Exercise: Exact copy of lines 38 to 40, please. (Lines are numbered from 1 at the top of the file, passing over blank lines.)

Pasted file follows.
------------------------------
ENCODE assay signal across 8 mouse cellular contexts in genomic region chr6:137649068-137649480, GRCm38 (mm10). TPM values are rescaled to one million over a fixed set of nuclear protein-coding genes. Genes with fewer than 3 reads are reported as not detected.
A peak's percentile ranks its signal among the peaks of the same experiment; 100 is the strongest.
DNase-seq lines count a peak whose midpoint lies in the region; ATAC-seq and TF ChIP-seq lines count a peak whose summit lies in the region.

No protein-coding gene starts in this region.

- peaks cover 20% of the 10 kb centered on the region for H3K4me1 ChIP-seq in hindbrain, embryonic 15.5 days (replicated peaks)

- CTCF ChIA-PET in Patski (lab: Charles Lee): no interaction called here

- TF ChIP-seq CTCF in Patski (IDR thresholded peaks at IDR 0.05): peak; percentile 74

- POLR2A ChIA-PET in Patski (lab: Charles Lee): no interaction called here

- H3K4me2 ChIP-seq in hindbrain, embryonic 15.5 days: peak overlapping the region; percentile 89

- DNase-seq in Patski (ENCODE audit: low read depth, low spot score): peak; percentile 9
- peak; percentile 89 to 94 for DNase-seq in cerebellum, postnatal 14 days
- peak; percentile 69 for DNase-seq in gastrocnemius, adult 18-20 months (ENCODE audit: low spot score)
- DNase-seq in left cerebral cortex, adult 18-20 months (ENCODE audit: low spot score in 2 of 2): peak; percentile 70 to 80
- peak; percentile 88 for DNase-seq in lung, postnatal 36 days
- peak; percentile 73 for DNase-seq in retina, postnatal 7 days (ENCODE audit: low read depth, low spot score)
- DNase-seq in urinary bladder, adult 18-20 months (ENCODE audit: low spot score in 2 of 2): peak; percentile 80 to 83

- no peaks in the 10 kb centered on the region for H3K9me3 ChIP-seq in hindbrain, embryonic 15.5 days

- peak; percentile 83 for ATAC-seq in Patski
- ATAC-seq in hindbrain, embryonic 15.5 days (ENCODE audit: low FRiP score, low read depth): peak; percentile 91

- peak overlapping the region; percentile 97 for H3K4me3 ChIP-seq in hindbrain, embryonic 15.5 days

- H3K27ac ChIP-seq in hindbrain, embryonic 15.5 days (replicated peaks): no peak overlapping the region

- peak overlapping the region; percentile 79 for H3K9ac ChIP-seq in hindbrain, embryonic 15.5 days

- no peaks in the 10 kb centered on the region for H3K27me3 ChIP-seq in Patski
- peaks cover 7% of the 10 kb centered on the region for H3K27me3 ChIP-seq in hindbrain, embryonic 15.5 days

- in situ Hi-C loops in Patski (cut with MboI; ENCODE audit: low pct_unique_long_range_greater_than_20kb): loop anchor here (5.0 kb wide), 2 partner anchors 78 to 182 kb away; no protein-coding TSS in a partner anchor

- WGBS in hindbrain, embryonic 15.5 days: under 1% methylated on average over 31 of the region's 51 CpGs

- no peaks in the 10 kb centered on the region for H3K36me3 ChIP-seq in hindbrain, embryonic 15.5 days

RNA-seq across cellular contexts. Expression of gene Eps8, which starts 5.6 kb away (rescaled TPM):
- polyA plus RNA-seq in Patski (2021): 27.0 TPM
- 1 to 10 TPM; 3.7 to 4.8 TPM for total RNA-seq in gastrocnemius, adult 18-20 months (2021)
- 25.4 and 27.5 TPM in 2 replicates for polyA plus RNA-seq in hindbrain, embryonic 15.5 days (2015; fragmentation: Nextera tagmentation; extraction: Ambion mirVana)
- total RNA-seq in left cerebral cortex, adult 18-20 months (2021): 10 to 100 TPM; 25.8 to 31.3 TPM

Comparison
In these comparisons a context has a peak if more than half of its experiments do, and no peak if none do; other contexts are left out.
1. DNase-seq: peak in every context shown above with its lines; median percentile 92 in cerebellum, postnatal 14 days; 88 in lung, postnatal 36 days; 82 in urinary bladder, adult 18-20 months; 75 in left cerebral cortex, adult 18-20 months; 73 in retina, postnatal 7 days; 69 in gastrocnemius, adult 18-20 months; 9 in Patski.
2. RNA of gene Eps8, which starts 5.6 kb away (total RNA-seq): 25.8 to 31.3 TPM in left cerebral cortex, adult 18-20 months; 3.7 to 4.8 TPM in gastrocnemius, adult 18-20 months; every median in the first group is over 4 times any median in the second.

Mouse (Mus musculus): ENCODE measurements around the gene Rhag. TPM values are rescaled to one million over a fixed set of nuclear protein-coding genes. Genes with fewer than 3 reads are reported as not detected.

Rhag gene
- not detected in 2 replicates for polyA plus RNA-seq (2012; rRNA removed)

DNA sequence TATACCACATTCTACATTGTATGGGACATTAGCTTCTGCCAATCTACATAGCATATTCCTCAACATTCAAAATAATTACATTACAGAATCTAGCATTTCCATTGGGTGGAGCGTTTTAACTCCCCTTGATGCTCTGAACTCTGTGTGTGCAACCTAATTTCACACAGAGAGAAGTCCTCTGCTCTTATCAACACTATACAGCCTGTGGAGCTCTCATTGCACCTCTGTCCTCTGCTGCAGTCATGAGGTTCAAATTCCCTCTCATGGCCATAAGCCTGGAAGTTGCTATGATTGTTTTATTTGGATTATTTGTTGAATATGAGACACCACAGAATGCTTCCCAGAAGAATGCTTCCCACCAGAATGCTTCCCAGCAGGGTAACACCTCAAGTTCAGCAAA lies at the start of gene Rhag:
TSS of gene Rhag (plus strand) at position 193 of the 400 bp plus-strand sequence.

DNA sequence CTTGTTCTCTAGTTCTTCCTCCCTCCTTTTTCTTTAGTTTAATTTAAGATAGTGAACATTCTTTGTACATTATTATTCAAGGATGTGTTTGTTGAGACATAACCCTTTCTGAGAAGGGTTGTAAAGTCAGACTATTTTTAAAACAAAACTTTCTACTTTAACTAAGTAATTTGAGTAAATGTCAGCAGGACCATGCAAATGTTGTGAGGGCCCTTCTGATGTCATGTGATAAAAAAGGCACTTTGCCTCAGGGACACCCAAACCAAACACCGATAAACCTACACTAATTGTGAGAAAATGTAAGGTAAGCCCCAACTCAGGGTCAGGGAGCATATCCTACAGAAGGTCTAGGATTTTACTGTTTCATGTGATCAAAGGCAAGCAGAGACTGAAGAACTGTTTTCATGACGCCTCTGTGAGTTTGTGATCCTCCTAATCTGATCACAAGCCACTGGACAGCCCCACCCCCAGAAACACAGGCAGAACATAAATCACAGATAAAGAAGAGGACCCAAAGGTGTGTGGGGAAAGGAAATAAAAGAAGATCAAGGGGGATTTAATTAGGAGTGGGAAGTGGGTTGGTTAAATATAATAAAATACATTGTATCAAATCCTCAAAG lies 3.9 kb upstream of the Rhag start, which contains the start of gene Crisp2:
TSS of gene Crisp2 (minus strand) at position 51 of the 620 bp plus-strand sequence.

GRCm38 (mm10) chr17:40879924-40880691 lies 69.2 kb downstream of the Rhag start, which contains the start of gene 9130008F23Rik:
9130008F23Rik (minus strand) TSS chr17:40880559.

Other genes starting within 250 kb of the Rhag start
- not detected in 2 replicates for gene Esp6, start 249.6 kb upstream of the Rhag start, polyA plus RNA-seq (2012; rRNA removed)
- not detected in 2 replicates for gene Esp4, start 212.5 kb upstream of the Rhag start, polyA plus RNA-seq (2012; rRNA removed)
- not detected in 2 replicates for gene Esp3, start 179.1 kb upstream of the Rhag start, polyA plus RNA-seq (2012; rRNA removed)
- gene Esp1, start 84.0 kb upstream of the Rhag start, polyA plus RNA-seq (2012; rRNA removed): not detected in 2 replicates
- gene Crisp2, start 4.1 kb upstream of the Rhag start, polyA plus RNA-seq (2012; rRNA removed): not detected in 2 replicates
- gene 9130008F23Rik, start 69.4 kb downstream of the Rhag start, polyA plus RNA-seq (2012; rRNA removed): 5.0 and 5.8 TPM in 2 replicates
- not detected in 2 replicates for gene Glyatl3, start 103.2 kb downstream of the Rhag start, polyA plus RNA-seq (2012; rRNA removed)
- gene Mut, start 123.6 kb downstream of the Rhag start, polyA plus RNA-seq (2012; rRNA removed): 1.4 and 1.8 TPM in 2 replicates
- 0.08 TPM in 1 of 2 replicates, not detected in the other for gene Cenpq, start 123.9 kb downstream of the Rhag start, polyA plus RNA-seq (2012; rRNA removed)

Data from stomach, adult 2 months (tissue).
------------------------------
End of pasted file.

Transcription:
Rhag gene
- not detected in 2 replicates for polyA plus RNA-seq (2012; rRNA removed)

DNA sequence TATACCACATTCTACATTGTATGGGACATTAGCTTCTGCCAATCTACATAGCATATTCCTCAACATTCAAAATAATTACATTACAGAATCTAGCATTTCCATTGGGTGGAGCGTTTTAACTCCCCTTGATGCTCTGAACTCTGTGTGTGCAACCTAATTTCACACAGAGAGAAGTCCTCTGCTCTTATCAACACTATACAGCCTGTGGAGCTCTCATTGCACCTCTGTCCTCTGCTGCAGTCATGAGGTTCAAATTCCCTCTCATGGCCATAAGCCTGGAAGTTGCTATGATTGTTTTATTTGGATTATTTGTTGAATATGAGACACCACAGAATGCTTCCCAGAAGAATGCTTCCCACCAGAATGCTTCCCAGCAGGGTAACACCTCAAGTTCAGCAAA lies at the start of gene Rhag: